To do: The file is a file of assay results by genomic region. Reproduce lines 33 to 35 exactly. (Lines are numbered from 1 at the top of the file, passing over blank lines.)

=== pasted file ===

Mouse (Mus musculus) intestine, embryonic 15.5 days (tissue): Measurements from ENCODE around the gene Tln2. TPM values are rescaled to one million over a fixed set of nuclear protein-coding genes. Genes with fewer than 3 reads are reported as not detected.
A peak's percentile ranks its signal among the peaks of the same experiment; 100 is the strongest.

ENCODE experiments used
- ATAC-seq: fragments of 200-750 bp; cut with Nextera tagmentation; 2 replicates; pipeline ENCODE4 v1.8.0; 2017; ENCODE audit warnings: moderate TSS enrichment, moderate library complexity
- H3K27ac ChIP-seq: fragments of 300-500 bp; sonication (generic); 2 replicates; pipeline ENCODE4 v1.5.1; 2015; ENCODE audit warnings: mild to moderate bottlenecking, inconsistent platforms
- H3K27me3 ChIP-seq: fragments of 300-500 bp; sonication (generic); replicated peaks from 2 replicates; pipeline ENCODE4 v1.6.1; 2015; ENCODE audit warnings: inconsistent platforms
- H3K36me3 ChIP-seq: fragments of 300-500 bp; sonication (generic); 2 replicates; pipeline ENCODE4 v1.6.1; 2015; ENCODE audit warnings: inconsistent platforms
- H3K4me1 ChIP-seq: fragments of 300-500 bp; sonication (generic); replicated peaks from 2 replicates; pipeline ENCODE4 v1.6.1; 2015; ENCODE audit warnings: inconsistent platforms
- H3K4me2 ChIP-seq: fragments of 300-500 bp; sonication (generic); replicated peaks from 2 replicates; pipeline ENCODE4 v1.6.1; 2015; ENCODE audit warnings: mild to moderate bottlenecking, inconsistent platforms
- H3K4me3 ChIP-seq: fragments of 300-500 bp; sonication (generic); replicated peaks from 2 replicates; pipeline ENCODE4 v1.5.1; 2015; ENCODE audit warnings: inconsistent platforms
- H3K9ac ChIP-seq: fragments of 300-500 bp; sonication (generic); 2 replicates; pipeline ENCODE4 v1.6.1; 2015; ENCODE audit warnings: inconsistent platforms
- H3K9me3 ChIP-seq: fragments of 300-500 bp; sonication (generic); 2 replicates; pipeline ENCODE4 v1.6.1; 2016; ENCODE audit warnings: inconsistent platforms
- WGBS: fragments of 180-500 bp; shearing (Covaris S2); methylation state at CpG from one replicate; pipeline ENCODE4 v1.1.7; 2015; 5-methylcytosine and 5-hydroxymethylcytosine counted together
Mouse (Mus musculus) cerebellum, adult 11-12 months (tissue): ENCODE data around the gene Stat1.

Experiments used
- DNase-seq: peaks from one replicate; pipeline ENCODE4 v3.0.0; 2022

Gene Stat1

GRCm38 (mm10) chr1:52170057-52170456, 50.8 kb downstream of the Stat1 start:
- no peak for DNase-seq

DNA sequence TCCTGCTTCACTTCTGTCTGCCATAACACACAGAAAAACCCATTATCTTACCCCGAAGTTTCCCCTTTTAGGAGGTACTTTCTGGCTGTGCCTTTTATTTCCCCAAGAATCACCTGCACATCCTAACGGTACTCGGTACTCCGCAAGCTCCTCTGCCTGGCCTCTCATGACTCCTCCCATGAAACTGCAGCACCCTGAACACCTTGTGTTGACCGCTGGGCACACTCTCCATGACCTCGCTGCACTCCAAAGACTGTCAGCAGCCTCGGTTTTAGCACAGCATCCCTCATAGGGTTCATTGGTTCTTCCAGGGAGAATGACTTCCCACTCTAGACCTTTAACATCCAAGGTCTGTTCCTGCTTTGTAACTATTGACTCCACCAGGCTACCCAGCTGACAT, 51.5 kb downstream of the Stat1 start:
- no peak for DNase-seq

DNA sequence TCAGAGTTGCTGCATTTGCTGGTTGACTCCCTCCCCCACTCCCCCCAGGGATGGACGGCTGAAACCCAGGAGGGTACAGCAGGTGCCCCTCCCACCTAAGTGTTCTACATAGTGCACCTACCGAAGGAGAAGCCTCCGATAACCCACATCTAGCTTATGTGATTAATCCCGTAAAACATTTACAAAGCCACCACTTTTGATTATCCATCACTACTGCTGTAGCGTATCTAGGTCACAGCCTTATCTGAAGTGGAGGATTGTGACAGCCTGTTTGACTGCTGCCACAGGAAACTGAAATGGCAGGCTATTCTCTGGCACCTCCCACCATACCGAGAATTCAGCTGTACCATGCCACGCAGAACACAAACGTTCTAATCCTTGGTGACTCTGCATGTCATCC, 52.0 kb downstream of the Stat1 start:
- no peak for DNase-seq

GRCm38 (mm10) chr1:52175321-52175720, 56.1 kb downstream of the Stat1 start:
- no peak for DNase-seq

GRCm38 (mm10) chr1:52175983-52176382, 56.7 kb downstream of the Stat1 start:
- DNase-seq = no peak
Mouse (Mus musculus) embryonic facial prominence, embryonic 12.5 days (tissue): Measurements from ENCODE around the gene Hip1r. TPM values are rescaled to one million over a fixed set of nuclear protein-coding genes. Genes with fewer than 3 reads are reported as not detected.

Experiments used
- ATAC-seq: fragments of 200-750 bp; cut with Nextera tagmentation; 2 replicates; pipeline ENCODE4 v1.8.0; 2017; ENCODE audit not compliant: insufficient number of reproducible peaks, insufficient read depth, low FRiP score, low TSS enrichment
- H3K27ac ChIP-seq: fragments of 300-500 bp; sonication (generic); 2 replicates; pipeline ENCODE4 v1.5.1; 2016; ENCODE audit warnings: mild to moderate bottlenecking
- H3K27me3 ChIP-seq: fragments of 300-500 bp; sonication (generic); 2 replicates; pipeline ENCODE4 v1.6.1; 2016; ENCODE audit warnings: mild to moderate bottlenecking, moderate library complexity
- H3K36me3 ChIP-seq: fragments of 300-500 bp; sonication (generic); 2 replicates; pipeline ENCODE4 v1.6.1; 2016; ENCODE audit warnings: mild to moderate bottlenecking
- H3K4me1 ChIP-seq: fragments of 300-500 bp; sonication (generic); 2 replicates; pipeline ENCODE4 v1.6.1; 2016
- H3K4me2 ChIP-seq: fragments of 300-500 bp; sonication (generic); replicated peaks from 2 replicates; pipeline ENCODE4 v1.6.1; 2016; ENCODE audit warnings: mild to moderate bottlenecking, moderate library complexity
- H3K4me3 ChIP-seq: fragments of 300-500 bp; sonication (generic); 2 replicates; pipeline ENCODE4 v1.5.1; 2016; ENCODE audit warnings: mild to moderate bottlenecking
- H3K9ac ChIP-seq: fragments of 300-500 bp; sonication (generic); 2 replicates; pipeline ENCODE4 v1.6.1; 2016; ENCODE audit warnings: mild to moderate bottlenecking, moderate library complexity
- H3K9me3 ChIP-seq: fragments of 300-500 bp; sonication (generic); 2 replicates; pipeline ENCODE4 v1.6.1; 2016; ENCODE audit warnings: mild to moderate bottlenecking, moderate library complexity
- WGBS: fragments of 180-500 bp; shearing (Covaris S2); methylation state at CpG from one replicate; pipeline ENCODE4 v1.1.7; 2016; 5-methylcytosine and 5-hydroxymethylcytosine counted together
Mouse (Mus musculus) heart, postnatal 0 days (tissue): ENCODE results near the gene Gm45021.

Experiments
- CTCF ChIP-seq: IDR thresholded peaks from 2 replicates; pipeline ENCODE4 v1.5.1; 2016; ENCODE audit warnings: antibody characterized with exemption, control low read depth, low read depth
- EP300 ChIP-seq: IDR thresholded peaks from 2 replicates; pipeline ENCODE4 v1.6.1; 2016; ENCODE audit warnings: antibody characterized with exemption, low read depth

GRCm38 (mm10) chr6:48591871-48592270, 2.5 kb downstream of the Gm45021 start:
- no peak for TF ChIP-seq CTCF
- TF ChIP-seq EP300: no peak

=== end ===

- H3K36me3 ChIP-seq: fragments of 300-500 bp; sonication (generic); 2 replicates; pipeline ENCODE4 v1.6.1; 2016; ENCODE audit warnings: mild to moderate bottlenecking
- H3K4me1 ChIP-seq: fragments of 300-500 bp; sonication (generic); 2 replicates; pipeline ENCODE4 v1.6.1; 2016
- H3K4me2 ChIP-seq: fragments of 300-500 bp; sonication (generic); replicated peaks from 2 replicates; pipeline ENCODE4 v1.6.1; 2016; ENCODE audit warnings: mild to moderate bottlenecking, moderate library complexity